machine instructions in one go. This process can be time-consuming if the program is
long.
The interpreter can immediately execute high-level programs, without waiting for the
completion of the translation process
The choice of which language to use can also depend on the:
  -Type of computer the program is to run on,
  Expertise of the programmer
Interpreters: immediate response, but execute code slowly.
Compilers: Takes longer to compile, but super-fast execution.
Both interpreters and compilers are available for most high-level languages.
However, BASIC and LISP were especially designed to be executed by an interpreter.
Why are there so many different programming languages?
    • What are the advantages of particular languages?
The question of which language is best is one that consumes a lot of time and energy
among computer professionals
  Every language has its strengths and weaknesses
-Can a single language have all the good bits of other languages?
-Is there a perfect language?
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                            © Copyright Virtual University of Pakistan
Virtual University                                                     Introduction to Computing


-Do some good features force a language to also have bad features?
-What makes a feature good or bad?
-What makes a feature good or bad?
FORTRAN is a particularly good language for processing numerical data, but it does not
lend itself very well to large business programs
Pascal is very good for writing well-structured and readable programs, but it is not as
flexible as the C programming language
C++ embodies powerful object-oriented features, but it is complex and difficult to learn
What changes in the field of computer languages can we expect in the near future?
-Which programming language should you learn?
Should you learn more than one?
Programming SW Development
- SW Design Methodology ?
The set of (often flexible) rules and guidelines a team of developers follow to construct
reasonably complex SW systems
Object Oriented Design
    •   OO SW is all about objects: a black box which receives messages & responds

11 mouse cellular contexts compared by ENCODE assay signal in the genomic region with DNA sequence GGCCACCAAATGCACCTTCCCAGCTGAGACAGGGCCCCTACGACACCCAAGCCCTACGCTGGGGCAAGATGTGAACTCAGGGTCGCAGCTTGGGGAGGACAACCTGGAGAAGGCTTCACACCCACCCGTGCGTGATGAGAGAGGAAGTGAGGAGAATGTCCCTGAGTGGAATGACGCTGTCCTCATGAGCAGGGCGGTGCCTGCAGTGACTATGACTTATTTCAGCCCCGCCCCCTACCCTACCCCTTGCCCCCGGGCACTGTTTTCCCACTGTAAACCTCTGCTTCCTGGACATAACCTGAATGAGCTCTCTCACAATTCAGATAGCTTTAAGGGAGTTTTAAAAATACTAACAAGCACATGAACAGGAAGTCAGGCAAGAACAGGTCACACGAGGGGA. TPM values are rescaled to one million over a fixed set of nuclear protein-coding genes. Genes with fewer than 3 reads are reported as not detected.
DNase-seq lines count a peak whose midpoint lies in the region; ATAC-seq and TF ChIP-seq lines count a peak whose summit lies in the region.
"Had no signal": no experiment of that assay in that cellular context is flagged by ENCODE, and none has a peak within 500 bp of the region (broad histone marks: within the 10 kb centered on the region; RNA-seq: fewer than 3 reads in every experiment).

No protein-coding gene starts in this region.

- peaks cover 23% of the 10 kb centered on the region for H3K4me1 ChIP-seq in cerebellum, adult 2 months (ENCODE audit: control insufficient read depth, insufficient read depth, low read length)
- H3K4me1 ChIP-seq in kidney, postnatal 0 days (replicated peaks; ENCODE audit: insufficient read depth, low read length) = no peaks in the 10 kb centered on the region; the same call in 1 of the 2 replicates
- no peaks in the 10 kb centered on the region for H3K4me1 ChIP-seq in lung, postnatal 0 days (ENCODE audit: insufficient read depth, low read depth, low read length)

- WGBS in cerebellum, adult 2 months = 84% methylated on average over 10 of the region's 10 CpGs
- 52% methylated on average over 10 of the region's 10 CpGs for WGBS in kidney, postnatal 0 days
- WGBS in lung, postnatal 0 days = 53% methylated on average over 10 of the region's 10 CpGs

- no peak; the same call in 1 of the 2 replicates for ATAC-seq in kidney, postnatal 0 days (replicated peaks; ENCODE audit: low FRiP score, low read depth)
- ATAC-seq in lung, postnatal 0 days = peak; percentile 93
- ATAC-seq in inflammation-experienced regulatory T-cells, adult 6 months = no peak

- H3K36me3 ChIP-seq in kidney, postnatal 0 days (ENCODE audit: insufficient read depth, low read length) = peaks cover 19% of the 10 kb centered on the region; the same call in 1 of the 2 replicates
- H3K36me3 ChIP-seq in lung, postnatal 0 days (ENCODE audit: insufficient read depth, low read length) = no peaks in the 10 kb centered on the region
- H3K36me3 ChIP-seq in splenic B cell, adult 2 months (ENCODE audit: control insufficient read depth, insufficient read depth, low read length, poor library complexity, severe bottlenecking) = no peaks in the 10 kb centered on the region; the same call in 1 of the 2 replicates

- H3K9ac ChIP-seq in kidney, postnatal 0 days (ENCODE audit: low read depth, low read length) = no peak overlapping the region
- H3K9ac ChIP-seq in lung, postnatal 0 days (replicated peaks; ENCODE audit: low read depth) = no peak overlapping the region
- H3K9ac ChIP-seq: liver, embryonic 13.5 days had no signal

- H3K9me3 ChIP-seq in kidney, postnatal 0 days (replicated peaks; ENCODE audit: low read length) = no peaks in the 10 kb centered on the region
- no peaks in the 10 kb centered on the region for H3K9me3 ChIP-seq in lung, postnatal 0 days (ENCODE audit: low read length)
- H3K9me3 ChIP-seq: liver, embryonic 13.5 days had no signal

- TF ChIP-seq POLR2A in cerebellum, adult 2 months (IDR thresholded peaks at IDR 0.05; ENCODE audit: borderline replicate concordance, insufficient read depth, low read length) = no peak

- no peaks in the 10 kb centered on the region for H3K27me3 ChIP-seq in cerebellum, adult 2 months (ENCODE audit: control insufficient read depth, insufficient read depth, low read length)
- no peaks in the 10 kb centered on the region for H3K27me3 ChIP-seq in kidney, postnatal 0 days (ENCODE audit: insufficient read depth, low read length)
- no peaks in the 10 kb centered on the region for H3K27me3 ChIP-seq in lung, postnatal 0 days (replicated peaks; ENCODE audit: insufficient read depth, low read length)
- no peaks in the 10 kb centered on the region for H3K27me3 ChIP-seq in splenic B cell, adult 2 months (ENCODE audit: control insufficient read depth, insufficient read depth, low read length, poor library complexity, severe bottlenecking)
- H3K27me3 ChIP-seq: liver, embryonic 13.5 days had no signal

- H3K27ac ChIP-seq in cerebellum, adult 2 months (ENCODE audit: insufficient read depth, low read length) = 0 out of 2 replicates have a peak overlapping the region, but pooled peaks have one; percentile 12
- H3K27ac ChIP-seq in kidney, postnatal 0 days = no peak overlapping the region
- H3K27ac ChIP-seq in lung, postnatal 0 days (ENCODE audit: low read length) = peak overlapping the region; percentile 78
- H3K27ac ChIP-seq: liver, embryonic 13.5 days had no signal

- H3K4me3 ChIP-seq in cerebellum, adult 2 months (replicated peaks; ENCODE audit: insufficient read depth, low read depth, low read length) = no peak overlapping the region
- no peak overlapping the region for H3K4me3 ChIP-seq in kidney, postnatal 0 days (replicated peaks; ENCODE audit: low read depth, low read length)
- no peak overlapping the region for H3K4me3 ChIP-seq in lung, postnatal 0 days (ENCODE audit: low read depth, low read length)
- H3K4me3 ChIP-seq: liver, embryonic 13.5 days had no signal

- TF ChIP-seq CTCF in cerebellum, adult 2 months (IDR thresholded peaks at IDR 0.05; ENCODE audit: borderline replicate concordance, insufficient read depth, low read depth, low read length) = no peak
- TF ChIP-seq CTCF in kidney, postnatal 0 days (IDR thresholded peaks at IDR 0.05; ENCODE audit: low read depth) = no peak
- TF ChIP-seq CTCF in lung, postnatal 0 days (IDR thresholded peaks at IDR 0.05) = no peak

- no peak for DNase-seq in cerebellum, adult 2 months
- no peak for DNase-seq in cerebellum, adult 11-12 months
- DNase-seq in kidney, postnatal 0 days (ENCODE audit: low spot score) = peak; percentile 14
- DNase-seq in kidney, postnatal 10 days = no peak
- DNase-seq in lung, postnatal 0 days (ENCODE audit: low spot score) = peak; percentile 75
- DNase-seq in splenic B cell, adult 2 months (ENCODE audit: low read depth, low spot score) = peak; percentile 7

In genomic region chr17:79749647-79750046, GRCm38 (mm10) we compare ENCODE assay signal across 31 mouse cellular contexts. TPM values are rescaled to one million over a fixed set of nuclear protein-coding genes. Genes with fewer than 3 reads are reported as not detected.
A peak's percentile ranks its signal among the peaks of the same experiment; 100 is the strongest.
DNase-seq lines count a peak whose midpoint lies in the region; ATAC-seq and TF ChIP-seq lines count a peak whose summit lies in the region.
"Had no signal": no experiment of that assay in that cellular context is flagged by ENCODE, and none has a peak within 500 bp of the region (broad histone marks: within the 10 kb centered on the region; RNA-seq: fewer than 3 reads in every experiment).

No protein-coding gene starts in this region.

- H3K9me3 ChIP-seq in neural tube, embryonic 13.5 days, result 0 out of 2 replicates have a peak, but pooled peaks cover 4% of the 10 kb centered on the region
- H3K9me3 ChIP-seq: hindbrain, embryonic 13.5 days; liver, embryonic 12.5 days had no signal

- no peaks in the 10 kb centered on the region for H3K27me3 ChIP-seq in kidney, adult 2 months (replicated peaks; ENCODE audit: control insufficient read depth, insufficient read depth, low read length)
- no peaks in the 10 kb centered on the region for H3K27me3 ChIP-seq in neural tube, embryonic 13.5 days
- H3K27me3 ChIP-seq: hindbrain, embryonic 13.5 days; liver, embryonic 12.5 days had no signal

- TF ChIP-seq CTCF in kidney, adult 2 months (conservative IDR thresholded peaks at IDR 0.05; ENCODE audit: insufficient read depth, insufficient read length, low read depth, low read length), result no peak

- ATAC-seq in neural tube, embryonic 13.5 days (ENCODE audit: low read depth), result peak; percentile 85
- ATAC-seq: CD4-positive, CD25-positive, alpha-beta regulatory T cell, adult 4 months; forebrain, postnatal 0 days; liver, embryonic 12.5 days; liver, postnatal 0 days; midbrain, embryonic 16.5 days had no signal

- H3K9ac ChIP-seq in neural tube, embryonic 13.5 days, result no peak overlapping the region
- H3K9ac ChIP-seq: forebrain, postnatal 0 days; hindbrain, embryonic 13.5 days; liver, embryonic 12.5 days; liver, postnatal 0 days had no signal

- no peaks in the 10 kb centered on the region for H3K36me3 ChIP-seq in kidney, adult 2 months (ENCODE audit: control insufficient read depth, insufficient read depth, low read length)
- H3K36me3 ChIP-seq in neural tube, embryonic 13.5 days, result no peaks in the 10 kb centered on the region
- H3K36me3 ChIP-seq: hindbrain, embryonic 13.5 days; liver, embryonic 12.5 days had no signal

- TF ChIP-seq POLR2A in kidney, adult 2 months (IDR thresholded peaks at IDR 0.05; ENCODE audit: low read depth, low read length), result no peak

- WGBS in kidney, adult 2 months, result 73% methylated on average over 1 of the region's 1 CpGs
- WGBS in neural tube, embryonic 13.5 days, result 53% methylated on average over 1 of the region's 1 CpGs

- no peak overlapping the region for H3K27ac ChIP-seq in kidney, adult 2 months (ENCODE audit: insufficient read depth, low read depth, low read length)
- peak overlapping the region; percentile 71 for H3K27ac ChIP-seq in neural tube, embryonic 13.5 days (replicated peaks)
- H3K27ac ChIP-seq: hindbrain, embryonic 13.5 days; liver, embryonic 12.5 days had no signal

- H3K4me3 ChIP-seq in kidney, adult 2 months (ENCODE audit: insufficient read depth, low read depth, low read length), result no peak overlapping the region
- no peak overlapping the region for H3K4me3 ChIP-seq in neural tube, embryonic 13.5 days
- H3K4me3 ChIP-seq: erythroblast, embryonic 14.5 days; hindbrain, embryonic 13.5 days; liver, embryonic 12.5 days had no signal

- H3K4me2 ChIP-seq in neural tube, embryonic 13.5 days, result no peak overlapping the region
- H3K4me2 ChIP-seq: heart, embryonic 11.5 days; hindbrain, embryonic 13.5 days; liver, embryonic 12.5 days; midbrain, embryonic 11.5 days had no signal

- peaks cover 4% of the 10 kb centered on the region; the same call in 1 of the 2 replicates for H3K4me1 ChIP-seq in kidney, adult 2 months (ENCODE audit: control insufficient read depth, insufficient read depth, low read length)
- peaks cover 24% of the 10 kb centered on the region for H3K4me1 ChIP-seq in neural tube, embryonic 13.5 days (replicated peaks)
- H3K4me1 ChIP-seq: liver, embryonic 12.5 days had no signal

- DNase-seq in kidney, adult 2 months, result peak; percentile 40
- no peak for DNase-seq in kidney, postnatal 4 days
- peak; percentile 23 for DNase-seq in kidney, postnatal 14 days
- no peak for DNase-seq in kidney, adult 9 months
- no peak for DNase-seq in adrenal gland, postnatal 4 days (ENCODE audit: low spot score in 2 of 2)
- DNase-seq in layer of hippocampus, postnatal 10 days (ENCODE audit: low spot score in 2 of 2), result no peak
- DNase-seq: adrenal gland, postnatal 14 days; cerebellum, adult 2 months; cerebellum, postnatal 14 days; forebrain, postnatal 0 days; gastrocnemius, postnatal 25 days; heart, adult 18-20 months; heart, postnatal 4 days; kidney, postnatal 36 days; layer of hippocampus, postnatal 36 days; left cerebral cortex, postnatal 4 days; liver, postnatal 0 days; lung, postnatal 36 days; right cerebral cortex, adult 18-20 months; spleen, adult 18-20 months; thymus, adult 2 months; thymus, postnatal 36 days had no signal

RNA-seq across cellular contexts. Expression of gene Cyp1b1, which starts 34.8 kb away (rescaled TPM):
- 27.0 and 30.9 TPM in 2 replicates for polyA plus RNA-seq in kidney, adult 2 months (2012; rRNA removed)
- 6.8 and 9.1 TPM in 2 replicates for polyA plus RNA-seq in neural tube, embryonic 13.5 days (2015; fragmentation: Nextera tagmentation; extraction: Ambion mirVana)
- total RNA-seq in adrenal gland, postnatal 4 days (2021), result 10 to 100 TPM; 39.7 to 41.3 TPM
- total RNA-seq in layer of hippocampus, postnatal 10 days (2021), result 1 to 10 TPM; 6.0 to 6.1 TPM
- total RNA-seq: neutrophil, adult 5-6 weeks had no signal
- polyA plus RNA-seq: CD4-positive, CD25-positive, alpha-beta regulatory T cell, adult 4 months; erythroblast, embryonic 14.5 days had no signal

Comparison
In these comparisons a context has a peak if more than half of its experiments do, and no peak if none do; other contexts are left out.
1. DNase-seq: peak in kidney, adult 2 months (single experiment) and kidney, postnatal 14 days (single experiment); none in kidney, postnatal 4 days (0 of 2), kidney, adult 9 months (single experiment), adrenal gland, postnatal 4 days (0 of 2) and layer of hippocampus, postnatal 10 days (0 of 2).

with those of its own
    •   An object has 2 aspects:
             – State, also termed as properties, data
                    • Example: For the bicycle: color, speed, pressure
             – Behaviors, also termed as methods, instructions
                    • Example: For the same object: accelerate(), inflate()
    •   In traditional design, these 2 aspects have been kept apart
    •   The designer starts with any component (object) of the system; designs it as an
        independent, self-contained system, and then moves to the design of some other
        component . The over-all system is put together by fitting together a collection of
        these components.

    •   Key feature: Details of the design of the component are kept independent of the
        over-all system.

    •   Benefit: It can be easily re-used in other systems: design once; use multiple
        times

Structured Design
Also called top-down design
The designer starts by first conceiving a skeleton high-level design of the system, and
then starts defining features of that over-all design in an ever-increasing detail
Making small changes in the functionality of the systems sometimes leads to major re-
design exercise
   • Structured design emphasizes separating a program's data from its functionality
   • Separating data from functionality typically leads to SW that is difficult to maintain
       & understand - especially for large SW systems
Object-Oriented Languages
    •   Programming languages specifically designed to make it easy to implement
        object-oriented designs
    •   Examples: Smalltalk, C++, Java


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                          © Copyright Virtual University of Pakistan
Virtual University                                                       Introduction to Computing


                                Programming Languages
                 http://www.wikipedia.com/wiki/Programming_language

                            What is Object-Oriented Software?
                          http://catalog.com/softinfo/objects.html

                         VisualBasic: Taming the Wooly Mammoth
                     http://computer.org/software/so2000/pdf/s3016.pdf
During Today’s Lecture, We …
    •   To understand the role of programming languages in computing
    •   To understand the differences among low- & high-level, interpreted & compiled,
        and structured & object-oriented programming languages
Focus of the Next Lecture:
The SW Development Process
    •   Development process of reasonably complex SW systems does not consist of
        “coding” only
    •   We will become familiar with the various phases of the process that developers
        follow to develop SW systems of reasonable complexity




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                            © Copyright Virtual University of Pakistan